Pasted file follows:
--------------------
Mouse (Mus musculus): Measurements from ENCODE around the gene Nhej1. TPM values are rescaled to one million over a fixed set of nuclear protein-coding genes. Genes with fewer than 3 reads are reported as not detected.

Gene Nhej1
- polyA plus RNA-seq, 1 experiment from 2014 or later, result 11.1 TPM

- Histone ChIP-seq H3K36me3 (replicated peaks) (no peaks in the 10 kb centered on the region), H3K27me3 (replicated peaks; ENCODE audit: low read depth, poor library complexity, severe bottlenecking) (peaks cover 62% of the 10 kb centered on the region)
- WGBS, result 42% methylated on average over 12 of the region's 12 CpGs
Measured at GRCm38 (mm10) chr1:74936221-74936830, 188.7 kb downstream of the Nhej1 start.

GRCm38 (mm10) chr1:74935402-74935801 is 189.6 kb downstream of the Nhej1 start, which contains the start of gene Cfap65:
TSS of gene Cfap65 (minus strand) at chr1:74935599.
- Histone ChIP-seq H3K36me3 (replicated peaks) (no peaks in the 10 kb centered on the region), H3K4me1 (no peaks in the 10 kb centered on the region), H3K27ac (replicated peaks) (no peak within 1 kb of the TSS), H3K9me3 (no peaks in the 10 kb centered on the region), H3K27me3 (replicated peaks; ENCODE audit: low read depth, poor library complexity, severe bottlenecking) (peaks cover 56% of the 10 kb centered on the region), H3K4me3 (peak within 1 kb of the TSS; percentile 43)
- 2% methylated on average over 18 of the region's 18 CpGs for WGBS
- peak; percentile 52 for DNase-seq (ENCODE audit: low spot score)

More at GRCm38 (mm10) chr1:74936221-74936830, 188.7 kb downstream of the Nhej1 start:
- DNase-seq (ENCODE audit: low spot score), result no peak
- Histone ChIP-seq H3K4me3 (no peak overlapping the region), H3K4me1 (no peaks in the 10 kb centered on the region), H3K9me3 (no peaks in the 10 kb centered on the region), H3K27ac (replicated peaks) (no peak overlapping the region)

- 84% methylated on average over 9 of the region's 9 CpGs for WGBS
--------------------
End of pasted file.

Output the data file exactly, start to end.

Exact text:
Mouse (Mus musculus): Measurements from ENCODE around the gene Nhej1. TPM values are rescaled to one million over a fixed set of nuclear protein-coding genes. Genes with fewer than 3 reads are reported as not detected.

Gene Nhej1
- polyA plus RNA-seq, 1 experiment from 2014 or later, result 11.1 TPM

- Histone ChIP-seq H3K36me3 (replicated peaks) (no peaks in the 10 kb centered on the region), H3K27me3 (replicated peaks; ENCODE audit: low read depth, poor library complexity, severe bottlenecking) (peaks cover 62% of the 10 kb centered on the region)
- WGBS, result 42% methylated on average over 12 of the region's 12 CpGs
Measured at GRCm38 (mm10) chr1:74936221-74936830, 188.7 kb downstream of the Nhej1 start.

GRCm38 (mm10) chr1:74935402-74935801 is 189.6 kb downstream of the Nhej1 start, which contains the start of gene Cfap65:
TSS of gene Cfap65 (minus strand) at chr1:74935599.
- Histone ChIP-seq H3K36me3 (replicated peaks) (no peaks in the 10 kb centered on the region), H3K4me1 (no peaks in the 10 kb centered on the region), H3K27ac (replicated peaks) (no peak within 1 kb of the TSS), H3K9me3 (no peaks in the 10 kb centered on the region), H3K27me3 (replicated peaks; ENCODE audit: low read depth, poor library complexity, severe bottlenecking) (peaks cover 56% of the 10 kb centered on the region), H3K4me3 (peak within 1 kb of the TSS; percentile 43)
- 2% methylated on average over 18 of the region's 18 CpGs for WGBS
- peak; percentile 52 for DNase-seq (ENCODE audit: low spot score)

More at GRCm38 (mm10) chr1:74936221-74936830, 188.7 kb downstream of the Nhej1 start:
- DNase-seq (ENCODE audit: low spot score), result no peak
- Histone ChIP-seq H3K4me3 (no peak overlapping the region), H3K4me1 (no peaks in the 10 kb centered on the region), H3K9me3 (no peaks in the 10 kb centered on the region), H3K27ac (replicated peaks) (no peak overlapping the region)

- 84% methylated on average over 9 of the region's 9 CpGs for WGBS